Sales Promotions – Good or Bad?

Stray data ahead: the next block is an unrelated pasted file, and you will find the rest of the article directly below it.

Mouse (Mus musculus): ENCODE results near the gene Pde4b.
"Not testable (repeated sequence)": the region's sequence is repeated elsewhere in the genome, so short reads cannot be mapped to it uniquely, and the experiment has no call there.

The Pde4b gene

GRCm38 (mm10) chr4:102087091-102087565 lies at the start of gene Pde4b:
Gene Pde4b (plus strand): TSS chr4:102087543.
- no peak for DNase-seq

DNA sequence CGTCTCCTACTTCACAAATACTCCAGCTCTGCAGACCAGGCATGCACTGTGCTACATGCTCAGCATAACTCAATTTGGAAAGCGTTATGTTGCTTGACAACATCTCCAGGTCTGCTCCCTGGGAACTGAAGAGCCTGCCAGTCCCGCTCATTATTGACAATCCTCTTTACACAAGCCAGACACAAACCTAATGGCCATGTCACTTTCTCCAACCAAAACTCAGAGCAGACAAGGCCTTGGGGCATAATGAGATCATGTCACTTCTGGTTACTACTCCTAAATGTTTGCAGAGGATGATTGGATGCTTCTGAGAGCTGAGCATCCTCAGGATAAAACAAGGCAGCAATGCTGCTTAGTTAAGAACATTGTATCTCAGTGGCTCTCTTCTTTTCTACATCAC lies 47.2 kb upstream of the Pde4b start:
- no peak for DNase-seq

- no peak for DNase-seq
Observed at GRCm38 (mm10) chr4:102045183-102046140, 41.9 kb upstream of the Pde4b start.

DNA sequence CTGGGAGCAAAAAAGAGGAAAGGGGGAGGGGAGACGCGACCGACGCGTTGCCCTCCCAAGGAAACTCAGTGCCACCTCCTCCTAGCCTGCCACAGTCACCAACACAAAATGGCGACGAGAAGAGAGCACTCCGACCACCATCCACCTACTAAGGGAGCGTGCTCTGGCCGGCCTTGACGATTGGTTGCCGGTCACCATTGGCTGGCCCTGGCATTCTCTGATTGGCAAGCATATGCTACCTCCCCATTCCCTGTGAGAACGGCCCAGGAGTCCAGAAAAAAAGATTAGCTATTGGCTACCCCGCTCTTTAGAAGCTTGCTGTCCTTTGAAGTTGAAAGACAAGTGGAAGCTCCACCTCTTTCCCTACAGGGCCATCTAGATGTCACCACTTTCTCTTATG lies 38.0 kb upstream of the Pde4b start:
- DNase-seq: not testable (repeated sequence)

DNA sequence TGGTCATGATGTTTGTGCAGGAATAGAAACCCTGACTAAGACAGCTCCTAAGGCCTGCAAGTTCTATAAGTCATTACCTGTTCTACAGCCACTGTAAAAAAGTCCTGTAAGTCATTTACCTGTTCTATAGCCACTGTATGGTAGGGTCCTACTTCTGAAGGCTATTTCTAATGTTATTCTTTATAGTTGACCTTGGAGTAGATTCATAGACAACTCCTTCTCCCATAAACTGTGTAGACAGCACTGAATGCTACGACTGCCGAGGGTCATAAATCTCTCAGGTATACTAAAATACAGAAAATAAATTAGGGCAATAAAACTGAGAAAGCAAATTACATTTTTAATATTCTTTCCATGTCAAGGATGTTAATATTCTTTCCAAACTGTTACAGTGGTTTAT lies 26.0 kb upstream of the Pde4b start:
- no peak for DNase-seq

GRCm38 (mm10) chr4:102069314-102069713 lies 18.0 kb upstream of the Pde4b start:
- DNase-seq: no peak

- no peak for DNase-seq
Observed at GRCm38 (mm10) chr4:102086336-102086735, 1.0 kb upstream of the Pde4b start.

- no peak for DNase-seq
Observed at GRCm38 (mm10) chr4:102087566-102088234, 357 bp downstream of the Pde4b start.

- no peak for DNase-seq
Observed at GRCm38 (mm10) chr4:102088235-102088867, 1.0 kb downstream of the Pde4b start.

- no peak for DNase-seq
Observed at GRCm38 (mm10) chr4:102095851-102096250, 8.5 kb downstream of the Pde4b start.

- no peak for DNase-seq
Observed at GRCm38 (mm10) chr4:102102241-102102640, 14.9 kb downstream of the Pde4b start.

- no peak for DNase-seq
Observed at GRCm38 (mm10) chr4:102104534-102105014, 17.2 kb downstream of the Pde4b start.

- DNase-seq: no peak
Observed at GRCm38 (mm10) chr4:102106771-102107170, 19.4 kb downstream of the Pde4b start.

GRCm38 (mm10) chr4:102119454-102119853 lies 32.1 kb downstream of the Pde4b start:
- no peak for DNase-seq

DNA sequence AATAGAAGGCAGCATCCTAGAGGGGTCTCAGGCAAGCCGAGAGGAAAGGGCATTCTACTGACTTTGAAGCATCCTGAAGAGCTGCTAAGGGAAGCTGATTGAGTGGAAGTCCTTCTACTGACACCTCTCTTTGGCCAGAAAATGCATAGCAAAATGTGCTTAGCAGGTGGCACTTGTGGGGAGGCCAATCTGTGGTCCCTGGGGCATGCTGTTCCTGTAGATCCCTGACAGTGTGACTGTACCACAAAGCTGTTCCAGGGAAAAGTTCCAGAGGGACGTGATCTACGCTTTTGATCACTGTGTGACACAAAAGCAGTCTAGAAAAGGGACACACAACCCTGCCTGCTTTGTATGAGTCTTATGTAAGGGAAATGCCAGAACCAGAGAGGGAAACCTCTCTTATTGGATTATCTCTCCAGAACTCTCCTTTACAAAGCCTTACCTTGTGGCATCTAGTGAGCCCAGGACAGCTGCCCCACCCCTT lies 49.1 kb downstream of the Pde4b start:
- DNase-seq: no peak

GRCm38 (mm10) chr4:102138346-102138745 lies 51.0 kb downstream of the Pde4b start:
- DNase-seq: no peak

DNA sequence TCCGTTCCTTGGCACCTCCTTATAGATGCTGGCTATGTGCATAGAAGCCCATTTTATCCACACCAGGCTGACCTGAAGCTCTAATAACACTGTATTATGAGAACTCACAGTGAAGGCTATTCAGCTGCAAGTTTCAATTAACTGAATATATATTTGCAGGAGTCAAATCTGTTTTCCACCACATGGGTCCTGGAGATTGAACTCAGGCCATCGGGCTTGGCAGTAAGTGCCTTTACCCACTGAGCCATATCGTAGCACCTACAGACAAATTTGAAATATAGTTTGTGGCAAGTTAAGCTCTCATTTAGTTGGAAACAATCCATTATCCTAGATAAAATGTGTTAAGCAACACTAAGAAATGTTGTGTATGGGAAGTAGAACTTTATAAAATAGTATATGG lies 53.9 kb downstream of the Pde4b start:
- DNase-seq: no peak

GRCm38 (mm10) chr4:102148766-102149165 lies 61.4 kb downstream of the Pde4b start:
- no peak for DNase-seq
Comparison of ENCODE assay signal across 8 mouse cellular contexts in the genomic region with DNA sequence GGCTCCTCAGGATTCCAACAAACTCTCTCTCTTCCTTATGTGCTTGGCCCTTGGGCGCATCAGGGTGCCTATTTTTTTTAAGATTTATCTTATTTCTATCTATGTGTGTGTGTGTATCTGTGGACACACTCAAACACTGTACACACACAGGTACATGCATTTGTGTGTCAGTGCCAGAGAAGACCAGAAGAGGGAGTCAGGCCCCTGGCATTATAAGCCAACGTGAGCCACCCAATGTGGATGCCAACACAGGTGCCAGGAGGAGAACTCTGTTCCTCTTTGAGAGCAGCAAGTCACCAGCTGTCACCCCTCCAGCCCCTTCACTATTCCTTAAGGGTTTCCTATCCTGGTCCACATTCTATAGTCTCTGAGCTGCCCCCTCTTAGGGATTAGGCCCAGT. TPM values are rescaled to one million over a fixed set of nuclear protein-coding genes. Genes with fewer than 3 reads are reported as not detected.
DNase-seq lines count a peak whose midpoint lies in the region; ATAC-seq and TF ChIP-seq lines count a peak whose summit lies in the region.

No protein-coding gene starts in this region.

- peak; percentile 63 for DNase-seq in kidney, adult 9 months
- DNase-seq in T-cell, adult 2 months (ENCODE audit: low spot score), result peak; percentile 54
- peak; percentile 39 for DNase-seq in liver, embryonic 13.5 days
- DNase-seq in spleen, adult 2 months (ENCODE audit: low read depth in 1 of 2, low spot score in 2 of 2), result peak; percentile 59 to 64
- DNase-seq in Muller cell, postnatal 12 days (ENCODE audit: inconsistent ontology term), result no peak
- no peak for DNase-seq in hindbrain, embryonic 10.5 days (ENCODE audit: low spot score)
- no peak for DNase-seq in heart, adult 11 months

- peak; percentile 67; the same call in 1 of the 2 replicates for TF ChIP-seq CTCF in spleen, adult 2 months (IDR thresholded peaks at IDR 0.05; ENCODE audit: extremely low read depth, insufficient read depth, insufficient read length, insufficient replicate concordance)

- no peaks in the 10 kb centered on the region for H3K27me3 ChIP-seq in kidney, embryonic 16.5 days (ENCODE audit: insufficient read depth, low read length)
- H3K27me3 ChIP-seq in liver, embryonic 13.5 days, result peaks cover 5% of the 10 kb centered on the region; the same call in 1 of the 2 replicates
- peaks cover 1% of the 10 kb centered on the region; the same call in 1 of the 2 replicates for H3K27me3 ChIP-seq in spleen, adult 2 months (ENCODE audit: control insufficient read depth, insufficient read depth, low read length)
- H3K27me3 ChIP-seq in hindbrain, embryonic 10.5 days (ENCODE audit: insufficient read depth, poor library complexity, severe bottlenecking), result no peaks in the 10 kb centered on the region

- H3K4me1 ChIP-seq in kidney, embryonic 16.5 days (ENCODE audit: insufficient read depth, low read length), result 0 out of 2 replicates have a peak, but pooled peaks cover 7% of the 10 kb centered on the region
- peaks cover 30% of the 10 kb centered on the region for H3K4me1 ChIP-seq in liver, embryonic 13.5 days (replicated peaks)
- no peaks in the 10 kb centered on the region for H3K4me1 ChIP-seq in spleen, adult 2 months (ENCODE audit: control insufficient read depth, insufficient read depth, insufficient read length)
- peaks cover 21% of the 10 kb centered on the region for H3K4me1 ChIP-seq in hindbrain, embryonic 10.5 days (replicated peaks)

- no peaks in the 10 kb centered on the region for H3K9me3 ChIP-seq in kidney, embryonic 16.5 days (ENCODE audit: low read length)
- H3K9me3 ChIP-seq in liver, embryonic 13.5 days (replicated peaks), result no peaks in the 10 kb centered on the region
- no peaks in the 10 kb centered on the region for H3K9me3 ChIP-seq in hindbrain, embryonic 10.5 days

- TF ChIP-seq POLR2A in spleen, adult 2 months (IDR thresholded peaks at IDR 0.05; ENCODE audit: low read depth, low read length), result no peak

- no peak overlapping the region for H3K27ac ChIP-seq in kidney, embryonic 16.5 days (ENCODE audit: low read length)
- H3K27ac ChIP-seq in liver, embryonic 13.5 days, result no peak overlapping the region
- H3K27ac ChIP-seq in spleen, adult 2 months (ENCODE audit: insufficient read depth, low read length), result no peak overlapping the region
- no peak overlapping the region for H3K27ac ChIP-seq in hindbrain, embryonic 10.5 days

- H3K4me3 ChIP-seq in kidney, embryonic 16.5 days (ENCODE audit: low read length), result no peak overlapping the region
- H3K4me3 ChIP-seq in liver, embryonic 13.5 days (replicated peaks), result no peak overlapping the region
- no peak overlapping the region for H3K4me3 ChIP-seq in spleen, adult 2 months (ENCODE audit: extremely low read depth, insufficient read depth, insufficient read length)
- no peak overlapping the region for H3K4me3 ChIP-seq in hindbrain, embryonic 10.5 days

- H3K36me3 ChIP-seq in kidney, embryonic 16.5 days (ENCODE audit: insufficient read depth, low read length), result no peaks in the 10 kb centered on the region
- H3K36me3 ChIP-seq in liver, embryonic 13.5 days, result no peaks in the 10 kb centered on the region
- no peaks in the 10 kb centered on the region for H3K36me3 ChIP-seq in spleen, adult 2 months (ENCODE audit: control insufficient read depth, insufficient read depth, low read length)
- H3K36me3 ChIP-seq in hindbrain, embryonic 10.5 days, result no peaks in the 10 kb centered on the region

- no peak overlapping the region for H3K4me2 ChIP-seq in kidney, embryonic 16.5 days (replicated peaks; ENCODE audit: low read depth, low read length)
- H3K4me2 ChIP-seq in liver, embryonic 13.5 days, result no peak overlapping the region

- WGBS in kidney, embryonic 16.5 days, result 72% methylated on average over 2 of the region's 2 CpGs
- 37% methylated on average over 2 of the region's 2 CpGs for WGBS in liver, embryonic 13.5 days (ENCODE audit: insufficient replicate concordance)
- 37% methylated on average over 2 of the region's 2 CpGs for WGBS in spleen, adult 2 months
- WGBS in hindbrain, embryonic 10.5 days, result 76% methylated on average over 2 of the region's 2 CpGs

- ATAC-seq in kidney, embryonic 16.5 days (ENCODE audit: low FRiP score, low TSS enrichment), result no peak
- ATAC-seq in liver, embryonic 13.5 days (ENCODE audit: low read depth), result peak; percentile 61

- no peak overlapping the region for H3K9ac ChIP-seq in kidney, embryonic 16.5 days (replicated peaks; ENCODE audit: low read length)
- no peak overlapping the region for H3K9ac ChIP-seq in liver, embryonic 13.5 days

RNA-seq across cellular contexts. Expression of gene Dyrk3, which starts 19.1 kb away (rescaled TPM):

Dr. James Manalel* Jose M. C.** Siby Zacharias*** Introduction Sales promotions have become a vital tool for marketers and its importance has been increasing significantly over the years. In India, sales promotions expenditure by various marketing companies is estimated to be Rs 5,000 crores and the emphasis on sales promotion activities by the Indian industry has increased by 500 to 600 percent during the last 3 to 5 years (Economic Times, June 15, 2003). In the year 2001, there were as many as 2,050 promotional schemes in the Rs 80,000 crore FMCG Industry (Dang et. al, 2005). Given the growing importance of sales promotion, there has been considerable interest in the effect of sales promotion on different dimensions such as consumers’ price perceptions, brand choice, brand switching behaviour, evaluation of brand equity, effect on brand perception and so on. One of the purposes of a consumer promotion is to elicit a direct impact on the purchase behaviour of the firm’s customers (Kotler, 1998; Blattberg and Neslin, 1990). Research evidence suggests that sales promotions positively affect shot-term sales (Priya, 2004). Research on price promotion has consistently reported high sales effect and high price elasticity for brands which are on promotion (Blattberg, Briesch and Fox, 1995). Studies have shown that price promotions enhance brand substitution within a product category (Dodson et al, 1978), affect aggregate sales (Gupta, 1998), and significantly affect stock piling and purchase acceleration (Blattberg, Eppen and Lieberman, 1981, Neslin, Henderson and Quelch, 1985). However, there have also been studies that suggest that sales promotion affects brand perceptions. Researchers have found out that promotions, especially price promotions, have negative effect on brand equity (Mela et al, 1997). In another study, Schultz (2004) argues that over dependence on promotions can erode consumers’ price-value equation. The results of a study by Jedidi et. al (1999) indicates that in the long term, advertising has a positive effect on brand equity where as price promotions have a negative effect. Similarly, Yoo et. al (2000), based on structural equation model, suggests that frequent price promotions, such as price deals are related to low brand equity, where as high advertising spending, high price, good store image and high distribution intensity are related to high brand equity. There is also a managerial belief that if a brand is supported with frequent promotional offers, the equity of the brand tends to get diluted. On the contrary, there have also been studies that indicate brands benefit from promotions. Amongst the elements of marketing mix, sales promotions have long-term influence on brand equity (Yoo et. al, 2000). Mariola & Elina, (2005), based on a sample of 167 buyers suggest that monetary and non-monetary promotions are useful to create brand equity because of their positive effect on brand knowledge structures. The researchers in this study propose to explore whether the phenomenal growth of sales promotion as a promotional tool in marketing products in India is perceived favorably by the consumers and examine the differential effect, if any, of two types of sales promotion namely cash discount and free gift on consumers perception. Objectives of the Study The specific objectives of the study are: 1. To examine the perception of customers on sales promotion 2. To examine the differential effect, if any of two types of sales promotions Viz., cash discount and free gift on the perception of customers.